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Enhance Collection Performance with this Treasure Trove

by Dion Almaer

Ever use the Collections API? How can you say no?! The Collections framework is probably one of the best API sets available to a Java programmer. Since many parts of our applications use a HashMap, ArrayList, or LinkedList at some point, enhancing the performance of these guys can do a lot for us.

Eric D. Friedman wrote a high performance set of collections called Trove. Trove allows you to plug in their versions of certain containers (HashMap, HashSet, LinkedList), and use them just like you did with the standard versions. There are also ways to utilize primitive collections to gain even more performance. Don't you love open source?

In this article, we will discuss:

Using Trove Classes

Trove is ridiculously simple to work with. You can simply download the code and set up your CLASSPATH to see the lib/trove.jar file.

To use the Trove classes, you need to do the following:

  1. Import the Trove classes:

    import gnu.trove.*;
  2. Change collection creation:

    // Map map = new HashMap(); // standard hashmap
    Map map = new THashMap();   // trove version of hashmap
  3. You can see the leading T in the Trove classes. This is there to prevent name collisions, and means you don't have to fully qualify all collections (e.g. java.util.HashMap vs. gnu.trove.HashMap).

How is Trove Faster?

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The THashMap class is a fair amount faster than java.util.HashMap. How is this so? The standard HashMap holds a Map.Entry object for each of its elements. Trove uses open addressing, and hence gets around this problem with chaining. You can still use Map.entrySet on a Trove Map, but it is a Bad Thing. This will cause Trove to create the Map.Entry objects that it tries to get away from, so if possible, don't use these operations. If you buy into Trove, you can go down a path that couples you tightly to the Trove collections. You can implement Trove specific APIs (forEachEntry, forEachKey, forEachValue, and transformValues) to potentially gain higher performance.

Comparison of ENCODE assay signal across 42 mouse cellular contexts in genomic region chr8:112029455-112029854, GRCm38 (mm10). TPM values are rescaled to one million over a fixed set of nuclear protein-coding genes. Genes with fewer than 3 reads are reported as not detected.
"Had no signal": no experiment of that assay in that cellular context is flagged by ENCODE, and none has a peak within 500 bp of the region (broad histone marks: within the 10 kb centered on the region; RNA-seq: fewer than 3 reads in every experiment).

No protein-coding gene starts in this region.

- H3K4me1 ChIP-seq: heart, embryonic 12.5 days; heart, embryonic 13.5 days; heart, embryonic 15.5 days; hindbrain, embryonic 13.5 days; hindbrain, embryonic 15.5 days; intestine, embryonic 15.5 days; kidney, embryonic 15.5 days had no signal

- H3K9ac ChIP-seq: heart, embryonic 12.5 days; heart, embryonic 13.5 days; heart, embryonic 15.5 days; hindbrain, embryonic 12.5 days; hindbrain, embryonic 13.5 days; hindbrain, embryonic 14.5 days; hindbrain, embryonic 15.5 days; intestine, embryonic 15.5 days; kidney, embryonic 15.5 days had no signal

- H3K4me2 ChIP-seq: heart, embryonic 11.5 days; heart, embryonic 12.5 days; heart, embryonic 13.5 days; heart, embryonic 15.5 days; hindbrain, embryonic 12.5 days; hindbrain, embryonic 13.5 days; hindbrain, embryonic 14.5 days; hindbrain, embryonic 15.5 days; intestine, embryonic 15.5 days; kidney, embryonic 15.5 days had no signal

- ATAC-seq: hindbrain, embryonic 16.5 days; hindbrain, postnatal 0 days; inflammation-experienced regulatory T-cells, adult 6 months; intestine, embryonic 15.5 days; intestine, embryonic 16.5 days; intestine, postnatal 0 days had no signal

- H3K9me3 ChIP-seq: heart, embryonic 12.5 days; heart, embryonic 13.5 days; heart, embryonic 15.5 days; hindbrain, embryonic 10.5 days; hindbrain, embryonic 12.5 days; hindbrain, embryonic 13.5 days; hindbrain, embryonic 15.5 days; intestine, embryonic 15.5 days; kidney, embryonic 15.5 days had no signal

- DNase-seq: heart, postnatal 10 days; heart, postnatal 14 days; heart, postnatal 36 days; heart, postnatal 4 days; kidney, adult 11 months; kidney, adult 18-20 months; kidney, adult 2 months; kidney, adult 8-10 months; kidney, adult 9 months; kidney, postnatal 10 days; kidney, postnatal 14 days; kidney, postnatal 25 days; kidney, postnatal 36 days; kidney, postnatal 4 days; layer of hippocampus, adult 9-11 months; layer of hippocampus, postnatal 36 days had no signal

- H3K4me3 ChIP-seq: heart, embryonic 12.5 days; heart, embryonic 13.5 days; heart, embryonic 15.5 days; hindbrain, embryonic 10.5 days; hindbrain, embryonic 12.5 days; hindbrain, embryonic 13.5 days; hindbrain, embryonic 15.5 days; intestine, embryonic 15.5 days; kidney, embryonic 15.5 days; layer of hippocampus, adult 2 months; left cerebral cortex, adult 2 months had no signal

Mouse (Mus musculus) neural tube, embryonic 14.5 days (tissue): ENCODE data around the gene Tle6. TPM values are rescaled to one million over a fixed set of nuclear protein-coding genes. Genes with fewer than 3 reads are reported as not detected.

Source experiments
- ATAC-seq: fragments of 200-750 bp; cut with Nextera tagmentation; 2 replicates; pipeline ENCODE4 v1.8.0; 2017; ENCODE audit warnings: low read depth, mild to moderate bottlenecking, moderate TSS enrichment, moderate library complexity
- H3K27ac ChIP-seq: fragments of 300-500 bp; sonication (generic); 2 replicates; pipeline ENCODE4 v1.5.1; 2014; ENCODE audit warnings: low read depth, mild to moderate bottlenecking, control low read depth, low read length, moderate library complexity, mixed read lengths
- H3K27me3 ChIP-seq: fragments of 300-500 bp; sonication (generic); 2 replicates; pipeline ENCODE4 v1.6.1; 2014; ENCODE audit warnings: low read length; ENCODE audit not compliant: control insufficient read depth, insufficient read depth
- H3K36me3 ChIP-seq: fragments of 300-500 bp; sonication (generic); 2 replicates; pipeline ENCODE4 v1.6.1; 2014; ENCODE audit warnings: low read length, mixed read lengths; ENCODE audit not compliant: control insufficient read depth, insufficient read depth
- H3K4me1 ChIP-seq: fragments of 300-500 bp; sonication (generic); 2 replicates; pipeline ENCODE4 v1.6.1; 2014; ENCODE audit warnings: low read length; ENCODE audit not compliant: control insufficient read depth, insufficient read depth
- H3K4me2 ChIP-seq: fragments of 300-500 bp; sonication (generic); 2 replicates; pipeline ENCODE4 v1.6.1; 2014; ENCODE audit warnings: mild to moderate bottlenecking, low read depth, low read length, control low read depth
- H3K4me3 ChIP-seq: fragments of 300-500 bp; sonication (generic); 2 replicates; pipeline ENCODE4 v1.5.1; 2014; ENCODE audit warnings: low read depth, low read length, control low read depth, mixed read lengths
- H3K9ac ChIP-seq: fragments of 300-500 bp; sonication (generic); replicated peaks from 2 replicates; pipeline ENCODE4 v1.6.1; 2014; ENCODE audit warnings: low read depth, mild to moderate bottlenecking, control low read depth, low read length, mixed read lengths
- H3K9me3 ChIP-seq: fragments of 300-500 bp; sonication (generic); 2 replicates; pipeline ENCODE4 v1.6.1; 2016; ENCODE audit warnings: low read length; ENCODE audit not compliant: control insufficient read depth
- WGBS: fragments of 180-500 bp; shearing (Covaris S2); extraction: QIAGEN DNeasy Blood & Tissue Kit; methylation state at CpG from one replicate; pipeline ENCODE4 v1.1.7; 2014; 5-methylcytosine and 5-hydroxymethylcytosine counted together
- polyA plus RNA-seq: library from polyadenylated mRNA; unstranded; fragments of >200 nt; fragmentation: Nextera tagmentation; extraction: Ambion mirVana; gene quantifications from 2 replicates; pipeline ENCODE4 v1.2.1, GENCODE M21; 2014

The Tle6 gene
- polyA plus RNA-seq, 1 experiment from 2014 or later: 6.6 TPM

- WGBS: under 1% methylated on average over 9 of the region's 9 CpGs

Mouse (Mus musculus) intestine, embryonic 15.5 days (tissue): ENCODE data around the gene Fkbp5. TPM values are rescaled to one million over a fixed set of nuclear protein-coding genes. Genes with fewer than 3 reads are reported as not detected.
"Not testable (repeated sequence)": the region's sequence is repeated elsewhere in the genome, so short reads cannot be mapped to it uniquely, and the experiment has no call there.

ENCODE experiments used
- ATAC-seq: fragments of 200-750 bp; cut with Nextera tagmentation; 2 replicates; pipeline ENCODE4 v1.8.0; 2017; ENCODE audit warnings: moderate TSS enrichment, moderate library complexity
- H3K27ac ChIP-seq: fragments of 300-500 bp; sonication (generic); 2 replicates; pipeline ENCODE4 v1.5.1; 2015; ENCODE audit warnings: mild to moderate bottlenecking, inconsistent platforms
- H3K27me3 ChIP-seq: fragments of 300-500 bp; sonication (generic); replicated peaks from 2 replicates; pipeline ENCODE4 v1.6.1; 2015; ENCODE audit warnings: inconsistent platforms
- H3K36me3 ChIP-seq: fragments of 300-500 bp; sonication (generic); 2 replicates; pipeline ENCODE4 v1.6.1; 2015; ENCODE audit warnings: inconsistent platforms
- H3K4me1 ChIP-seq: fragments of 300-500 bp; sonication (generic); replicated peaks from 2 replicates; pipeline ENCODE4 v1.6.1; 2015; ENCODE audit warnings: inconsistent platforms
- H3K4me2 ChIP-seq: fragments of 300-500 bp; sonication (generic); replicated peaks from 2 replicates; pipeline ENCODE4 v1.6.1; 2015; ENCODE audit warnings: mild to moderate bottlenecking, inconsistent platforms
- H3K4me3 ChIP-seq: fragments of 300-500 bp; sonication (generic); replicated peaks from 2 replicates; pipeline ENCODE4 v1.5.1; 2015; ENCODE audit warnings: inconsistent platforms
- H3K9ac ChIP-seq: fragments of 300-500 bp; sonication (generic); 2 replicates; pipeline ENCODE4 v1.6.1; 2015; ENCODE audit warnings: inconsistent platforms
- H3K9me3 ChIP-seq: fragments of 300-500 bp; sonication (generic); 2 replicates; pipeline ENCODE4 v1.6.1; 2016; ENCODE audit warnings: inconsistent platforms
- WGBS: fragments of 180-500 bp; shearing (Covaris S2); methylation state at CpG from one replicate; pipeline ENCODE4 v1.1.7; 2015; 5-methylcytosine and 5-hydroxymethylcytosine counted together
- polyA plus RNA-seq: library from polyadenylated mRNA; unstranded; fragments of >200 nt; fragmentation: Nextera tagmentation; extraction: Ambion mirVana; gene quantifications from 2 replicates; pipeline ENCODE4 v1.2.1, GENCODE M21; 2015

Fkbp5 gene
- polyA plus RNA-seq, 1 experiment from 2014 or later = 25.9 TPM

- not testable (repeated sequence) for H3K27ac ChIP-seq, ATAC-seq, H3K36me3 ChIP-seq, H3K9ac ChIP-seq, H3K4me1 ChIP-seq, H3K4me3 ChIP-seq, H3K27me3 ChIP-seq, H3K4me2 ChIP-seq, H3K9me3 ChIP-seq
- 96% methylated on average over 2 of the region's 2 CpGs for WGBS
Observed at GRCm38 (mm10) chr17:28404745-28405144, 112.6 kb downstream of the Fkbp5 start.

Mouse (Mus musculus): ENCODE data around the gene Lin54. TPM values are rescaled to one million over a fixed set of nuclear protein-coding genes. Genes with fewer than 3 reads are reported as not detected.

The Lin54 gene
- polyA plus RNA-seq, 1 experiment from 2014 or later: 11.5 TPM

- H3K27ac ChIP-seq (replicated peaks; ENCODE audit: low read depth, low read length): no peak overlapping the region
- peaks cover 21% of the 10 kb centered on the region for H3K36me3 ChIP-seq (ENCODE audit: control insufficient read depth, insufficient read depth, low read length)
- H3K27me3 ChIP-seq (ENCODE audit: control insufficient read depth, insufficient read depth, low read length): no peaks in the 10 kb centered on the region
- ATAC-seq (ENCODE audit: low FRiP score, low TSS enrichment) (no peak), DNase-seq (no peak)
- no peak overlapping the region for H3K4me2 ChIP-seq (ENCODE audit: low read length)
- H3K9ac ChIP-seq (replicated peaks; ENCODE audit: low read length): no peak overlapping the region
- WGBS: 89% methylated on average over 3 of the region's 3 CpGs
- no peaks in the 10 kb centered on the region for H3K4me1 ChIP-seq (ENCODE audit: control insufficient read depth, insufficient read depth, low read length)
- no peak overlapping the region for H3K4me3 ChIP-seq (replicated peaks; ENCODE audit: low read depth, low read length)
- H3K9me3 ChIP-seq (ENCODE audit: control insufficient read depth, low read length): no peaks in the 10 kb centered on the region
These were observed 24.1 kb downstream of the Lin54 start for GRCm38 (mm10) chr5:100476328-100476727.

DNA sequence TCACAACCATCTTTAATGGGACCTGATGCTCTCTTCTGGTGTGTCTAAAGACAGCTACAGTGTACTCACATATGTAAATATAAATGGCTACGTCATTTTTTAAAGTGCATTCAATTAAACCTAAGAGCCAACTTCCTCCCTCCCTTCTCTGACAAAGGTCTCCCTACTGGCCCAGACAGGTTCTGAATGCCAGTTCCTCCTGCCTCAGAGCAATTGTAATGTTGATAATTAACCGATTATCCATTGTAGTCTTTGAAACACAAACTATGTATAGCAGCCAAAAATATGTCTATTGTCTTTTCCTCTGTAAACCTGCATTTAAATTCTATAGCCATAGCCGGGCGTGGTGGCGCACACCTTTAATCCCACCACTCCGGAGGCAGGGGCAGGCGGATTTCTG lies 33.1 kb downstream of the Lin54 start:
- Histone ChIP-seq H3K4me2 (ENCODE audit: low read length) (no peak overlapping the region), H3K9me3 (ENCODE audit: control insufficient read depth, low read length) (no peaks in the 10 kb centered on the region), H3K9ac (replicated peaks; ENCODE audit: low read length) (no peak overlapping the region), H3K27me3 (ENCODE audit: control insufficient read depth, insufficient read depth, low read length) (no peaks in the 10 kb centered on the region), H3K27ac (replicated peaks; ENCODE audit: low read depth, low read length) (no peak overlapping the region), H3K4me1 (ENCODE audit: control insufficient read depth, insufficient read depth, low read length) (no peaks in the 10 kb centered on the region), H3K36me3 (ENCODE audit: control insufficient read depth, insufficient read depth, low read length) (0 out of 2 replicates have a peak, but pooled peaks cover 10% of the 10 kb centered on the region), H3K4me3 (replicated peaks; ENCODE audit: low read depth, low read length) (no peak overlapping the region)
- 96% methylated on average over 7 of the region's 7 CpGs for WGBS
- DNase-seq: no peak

Hash tables have a size, and have to grow when the data set exceeds its current capacity. It has been shown that if the size is a prime number, the performance of the hash table increases. Trove makes sure that its capacity is always a prime number, which is something that the JDK doesn't do.

When I run a benchmark on my system, I get the following results for putting values into a hash table:

Comparing 100000 Map.put() operations
JDK   average (msec): 321
Trove average (msec): 93

Difference: Trove is 3.45 times faster!

How is Trove Smaller?

Another nice side effect of not containing the Map.Entry objects is that the resulting data structures take up a lot less space. This is particularly noticeable with the Set implementations, as they are not backed by Maps like the JDK.

Comparing size of Set implementation: 1,000 Integer's

JDK   size: 46216 bytes
Trove size: 28856 bytes

Trove's collection requires 62% of the memory needed by the JDK collection.

Using a Factory to Allow You to Switch Between Trove and JDK Collections

So, we can add Trove collections to our code fairly easily, but wouldn't it be nice to be able to "flick a switch" to have the program use Trove or JDK collections? Let's create a CollectionFactory to allow this to happen.

The trigger that lets the factory know what type of collection to create is a Java System property. If the user sets the property usetrove to true, the Trove classes will be used. If the property isn't set, or doesn't have the value of true, then the JDK classes will be created instead. The user configures this parameter in two ways:

How do we code a factory that gives us this functionality? Let's walk through it.

Collection Factory Code

The core of the code is a static {} area that looks for the System property (from the properties file or passed in). This check happens only once (hence, it is static), and sets the boolean value useTrove if usetrove is set to true: